This morning's entertainment was two-fold. First and foremost, the aforementioned two rafted boats, who made such a racket all night, had decided in their infinite wisdom to deploy one anchor from each boat. I'm not even sure how they managed that, considering the sailboat was already anchored when we arrived, and the motor yacht pulled in well after dark and rafted up to them. Any sailor worth his salt knows that when you raft to another boat, one and only one boat in the raft-up sets their anchor; the raft then swings on the hook as a unit.
These boneheads didn't follow that recommendation, and also apparently did not realize that the entire anchorage swung around 360° last night. We watched with glee as the motor yacht tried to weigh anchor this morning, only to find themselves twisted up with the sailboat. So the sailboat decided also to weigh anchor, but that alone did not extricate themselves from the situation. They next tried to motor away, but they ended up dragging the motor yacht with them, plowing the bottom with their plow-style anchor all the while.
After several minutes of this the two anchors finally fell free, but when the sailboat finished weighing they brought up a tangle of line from the bottom, which they no doubt snagged while driving along with their anchor dangling. It could not have happened to a nicer group of boaters, and Louise got her karmic schadenfreude even though she could not deprive them of any sleep. The crews of both vessels looked decidedly hung-over.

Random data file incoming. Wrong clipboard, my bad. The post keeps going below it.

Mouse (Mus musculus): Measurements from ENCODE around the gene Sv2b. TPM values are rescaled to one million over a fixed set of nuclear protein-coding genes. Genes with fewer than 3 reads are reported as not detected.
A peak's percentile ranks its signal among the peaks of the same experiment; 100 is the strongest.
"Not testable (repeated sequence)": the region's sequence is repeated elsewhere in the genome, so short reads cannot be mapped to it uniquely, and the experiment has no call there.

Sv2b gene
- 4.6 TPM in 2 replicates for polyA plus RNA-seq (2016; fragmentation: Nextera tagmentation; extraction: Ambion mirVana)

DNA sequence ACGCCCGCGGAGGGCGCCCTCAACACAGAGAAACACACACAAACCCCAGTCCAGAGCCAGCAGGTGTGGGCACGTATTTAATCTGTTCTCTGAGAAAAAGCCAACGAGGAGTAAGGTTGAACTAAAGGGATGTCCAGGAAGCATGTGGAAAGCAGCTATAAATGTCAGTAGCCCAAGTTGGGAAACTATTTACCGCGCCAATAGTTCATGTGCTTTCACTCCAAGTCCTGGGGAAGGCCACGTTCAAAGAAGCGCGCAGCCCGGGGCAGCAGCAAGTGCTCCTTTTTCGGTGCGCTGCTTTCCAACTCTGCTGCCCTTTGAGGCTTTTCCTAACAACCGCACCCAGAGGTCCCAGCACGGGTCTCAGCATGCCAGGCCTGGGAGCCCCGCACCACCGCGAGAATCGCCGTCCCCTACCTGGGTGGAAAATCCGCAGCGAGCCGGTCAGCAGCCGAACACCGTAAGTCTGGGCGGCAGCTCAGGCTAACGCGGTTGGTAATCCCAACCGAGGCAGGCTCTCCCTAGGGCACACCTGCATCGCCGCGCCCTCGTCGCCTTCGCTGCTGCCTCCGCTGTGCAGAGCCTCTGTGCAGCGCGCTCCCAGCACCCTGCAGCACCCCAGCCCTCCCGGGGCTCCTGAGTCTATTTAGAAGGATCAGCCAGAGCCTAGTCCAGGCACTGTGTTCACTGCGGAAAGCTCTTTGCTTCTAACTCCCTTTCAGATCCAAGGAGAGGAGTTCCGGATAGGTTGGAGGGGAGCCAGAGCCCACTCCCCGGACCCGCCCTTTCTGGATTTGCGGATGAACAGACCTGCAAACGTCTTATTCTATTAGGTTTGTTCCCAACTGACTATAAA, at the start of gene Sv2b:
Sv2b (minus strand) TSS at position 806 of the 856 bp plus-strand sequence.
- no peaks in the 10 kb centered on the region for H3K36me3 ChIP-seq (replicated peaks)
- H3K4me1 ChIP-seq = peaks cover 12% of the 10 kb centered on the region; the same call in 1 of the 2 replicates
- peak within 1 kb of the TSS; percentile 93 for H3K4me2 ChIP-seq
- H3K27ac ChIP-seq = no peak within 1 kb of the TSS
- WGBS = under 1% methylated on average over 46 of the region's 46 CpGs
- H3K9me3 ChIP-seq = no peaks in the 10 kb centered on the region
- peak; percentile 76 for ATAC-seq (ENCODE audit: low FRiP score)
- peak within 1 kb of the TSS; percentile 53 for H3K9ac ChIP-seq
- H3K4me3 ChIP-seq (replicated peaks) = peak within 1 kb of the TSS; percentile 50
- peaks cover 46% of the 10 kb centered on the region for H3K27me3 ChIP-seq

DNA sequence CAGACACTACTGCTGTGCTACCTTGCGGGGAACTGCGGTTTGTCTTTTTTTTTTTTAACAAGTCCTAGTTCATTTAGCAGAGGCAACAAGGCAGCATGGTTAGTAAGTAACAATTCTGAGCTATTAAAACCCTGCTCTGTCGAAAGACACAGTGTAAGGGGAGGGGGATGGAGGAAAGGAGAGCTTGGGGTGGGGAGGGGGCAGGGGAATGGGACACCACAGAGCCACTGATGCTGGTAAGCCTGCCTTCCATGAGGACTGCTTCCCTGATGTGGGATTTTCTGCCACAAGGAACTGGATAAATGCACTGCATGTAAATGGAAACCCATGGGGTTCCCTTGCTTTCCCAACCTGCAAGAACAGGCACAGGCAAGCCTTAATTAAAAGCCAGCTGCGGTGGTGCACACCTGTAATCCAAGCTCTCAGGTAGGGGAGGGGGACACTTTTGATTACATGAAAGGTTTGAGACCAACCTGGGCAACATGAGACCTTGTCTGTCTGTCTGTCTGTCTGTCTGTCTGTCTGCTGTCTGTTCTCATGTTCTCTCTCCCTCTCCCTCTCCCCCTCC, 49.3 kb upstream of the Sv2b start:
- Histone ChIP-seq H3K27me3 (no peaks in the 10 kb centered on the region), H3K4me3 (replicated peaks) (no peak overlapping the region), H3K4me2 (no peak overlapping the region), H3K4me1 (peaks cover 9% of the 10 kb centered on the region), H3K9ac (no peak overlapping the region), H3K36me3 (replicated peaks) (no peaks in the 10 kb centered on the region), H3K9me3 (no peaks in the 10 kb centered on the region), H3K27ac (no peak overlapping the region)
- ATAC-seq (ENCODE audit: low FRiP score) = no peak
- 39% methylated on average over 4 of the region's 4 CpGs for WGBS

Sailboat unintentionally "towing" the motor yacht with its anchor chain. The guy on the bow was ineffective.
The second bit of entertainment was just watching the conga line of boats parading out of the harbor. We had already decided not to leave until 3pm, to take advantage of a favorable tide all the way to Newport. So we just relaxed and watched the show -- hundreds of boats leaving the harbor. It went on for hours. More boats also came in, and the rental moorings were again sold out before we left.
One small section of the endless conga line for the exit.
With an estimated 7pm arrival tonight, a late departure, and very filling bagels for breakfast, we decided to have a late lunch at 2pm as our last big meal of the day, and we tendered over to the city dock and had lunch at The Oar. Even with the harbor emptying out, they once again had an hour's wait to be seated, but we breezed right in and sat at the bar instead. Louise had sushi, of all things, and I had a club.
Our view from the bar at The Oar. The deck would have been nicer but we couldn't wait an hour.
We should be anchored somewhere around Newport well before sunset, and we'll have a light snack aboard. I'll get this post uploaded after we are settled. Tomorrow we will tender in and see what the town has to offer.